HMCS Algoma (K127)
|Namesake:||Algoma District, Ontario|
|Operator:||Royal Canadian Navy|
|Ordered:||1 February 1940|
|Builder:||Port Arthur Shipbuilding Co. Port Arthur, Ontario|
|Laid down:||18 June 1940|
|Launched:||17 December 1940|
|Commissioned:||11 July 1941|
|Out of service:||paid off 6 July 1945|
|Identification:||Pennant number: K127|
|Atlantic 1941-44, English Channel 1945|
|Fate:||sold to Venezuelan navy|
|Acquired:||purchased from Royal Canadian Navy|
|Out of service:||1962|
|Class & type:||Flower-class corvette (original)|
|Displacement:||925 long tons (940 t; 1,036 short tons)|
|Length:||205 ft (62.48 m)o/a|
|Beam:||33 ft (10.06 m)|
|Draught:||11.5 ft (3.51 m)|
|Speed:||16 knots (29.6 km/h)|
|Range:||3,500 nautical miles (6,482 km) at 12 knots (22.2 km/h)|
HMCS Algoma was a Flower-class corvette that served with the Royal Canadian Navy during the Second World War. She served primarily in the Battle of the Atlantic. After the war she was sold to the Venezuelan Navy. She was named for the Algoma District of Ontario.
Flower-class corvettes like Algoma serving with the Royal Canadian Navy during the Second World War were different from earlier and more traditional sail-driven corvettes. The "corvette" designation was created by the French as a class of small warships; the Royal Navy borrowed the term for a period but discontinued its use in 1877. During the hurried preparations for war in the late 1930s, Winston Churchill reactivated the corvette class, needing a name for smaller ships used in an escort capacity, in this case based on a whaling ship design. The generic name "flower" was used to designate the class of these ships, which – in the Royal Navy – were named after flowering plants.
Corvettes commissioned by the Royal Canadian Navy during the Second World War were named after communities for the most part, to better represent the people who took part in building them. This idea was put forth by Admiral Percy W. Nelles. Sponsors were commonly associated with the community for which the ship was named. Royal Navy corvettes were designed as open sea escorts, while Canadian corvettes were developed for coastal auxiliary roles which was exemplified by their minesweeping gear. Eventually the Canadian corvettes would be modified to allow them to perform better on the open seas.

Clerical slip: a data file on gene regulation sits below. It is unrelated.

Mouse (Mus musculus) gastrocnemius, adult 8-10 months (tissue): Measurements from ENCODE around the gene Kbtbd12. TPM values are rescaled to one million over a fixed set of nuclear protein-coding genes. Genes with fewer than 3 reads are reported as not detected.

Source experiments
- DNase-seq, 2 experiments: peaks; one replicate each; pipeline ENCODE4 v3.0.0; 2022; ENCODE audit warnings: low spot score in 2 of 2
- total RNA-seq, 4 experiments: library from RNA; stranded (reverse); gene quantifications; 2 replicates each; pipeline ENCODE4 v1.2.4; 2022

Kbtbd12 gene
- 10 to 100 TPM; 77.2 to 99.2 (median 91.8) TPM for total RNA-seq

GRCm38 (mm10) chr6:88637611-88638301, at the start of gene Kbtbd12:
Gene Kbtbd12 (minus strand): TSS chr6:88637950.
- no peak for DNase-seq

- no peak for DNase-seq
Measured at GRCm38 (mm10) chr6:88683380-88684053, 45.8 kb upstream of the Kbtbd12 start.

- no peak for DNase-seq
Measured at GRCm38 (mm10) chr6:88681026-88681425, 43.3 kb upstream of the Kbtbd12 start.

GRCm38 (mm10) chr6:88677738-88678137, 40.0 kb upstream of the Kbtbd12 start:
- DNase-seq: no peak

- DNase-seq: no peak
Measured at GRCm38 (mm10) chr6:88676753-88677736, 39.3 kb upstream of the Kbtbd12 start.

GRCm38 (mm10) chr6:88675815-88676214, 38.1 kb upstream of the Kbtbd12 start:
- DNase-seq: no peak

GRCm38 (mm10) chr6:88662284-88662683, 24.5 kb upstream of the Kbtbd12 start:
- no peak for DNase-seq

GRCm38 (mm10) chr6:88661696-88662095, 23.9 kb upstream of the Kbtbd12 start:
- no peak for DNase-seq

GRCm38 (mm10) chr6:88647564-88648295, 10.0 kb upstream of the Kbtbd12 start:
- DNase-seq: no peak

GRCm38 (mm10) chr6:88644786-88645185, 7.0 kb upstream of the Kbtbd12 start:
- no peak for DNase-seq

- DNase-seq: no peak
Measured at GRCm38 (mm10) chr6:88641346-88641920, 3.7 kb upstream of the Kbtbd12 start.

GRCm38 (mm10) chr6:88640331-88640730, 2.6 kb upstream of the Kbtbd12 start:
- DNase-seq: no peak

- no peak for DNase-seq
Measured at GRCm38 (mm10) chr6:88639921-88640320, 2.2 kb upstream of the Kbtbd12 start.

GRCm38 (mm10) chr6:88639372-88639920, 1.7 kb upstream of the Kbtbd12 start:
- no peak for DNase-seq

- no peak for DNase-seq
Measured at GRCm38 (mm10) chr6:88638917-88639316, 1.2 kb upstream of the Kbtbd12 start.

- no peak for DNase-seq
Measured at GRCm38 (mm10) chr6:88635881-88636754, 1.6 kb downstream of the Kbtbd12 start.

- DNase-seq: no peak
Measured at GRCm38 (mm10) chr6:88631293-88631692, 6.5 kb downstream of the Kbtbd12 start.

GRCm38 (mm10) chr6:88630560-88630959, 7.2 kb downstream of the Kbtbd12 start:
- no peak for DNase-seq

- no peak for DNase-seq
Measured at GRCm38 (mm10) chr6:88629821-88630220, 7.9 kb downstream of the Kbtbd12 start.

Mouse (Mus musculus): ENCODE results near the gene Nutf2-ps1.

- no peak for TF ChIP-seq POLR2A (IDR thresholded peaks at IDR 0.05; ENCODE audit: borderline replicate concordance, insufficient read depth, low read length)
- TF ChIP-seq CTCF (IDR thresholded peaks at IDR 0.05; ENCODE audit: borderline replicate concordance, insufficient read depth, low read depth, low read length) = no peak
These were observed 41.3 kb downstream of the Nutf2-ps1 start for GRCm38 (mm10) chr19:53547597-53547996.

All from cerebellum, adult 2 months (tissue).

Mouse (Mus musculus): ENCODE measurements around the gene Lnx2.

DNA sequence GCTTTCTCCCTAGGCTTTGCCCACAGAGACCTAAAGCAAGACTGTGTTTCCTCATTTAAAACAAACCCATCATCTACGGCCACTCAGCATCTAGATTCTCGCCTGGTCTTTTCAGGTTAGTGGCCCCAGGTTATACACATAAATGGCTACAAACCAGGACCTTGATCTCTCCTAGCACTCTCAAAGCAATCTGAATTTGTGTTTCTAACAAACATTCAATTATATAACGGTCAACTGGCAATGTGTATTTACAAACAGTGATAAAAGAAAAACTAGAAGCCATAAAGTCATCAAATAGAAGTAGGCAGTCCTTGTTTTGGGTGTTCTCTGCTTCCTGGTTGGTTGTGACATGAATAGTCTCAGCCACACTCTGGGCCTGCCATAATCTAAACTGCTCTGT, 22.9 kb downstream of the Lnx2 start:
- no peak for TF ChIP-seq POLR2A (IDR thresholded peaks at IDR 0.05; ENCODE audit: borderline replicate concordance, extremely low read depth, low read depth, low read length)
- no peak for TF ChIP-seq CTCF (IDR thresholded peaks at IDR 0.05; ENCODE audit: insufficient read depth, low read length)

The Algoma was ordered 1 February 1940 as part of the 1939-1940 Flower-class building program. She was laid down on 18 June 1940 by Port Arthur Shipbuilding Co. in Port Arthur, Ontario and launched on 17 December 1940. Commissioned on 11 July 1941 in Montreal, Quebec she arrived in Halifax, Nova Scotia on 18 July 1940 to begin her career.
Algoma served as an ocean escort until May 1942, participating in two severe u-boat attacks on convoys ONS 67 and ONS 92. She was an original member of MOEF Escort Group A-3 (EG A-3). She was replaced in the group by corvettes Mayflower and Trillium. Algoma then went in for refit which took six weeks to complete. Upon returning to active service in July she joined WLEF. She was assigned to Operation Torch convoys where she took part in convoy SC 107 which lost fifteen ships.
Algoma was then placed under command of the Royal Navy escorting convoys to the Mediterranean Sea. She was then returned to the Atlantic as a member of first Western Support Force and then a return to the WLEF, followed by a period with the Quebec Force. She did one quick tour with EG C-4 before arriving at Liverpool, Nova Scotia for a major refit. Algoma returned to service in May 1944, joining EG C-5. She performed three round trips with convoys before joining EG 41 under the command of the Royal Navy's Plymouth Command. She spent the rest of the war patrolling the English Channel.
Post war service
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- "HMCS Algoma (K 127)". Uboat.net. Retrieved 27 July 2013.
- Macpherson, Ken; Burgess, John (1981). The ships of Canada's naval forces 1910-1981 : a complete pictorial history of Canadian warships. Toronto: Collins. p. 69. ISBN 0-00216-856-1.
- Rohwer J. and, Hummelchen G. (1992). Chronology of the War at Sea 1939-1945. Naval Institute Press. p. 124.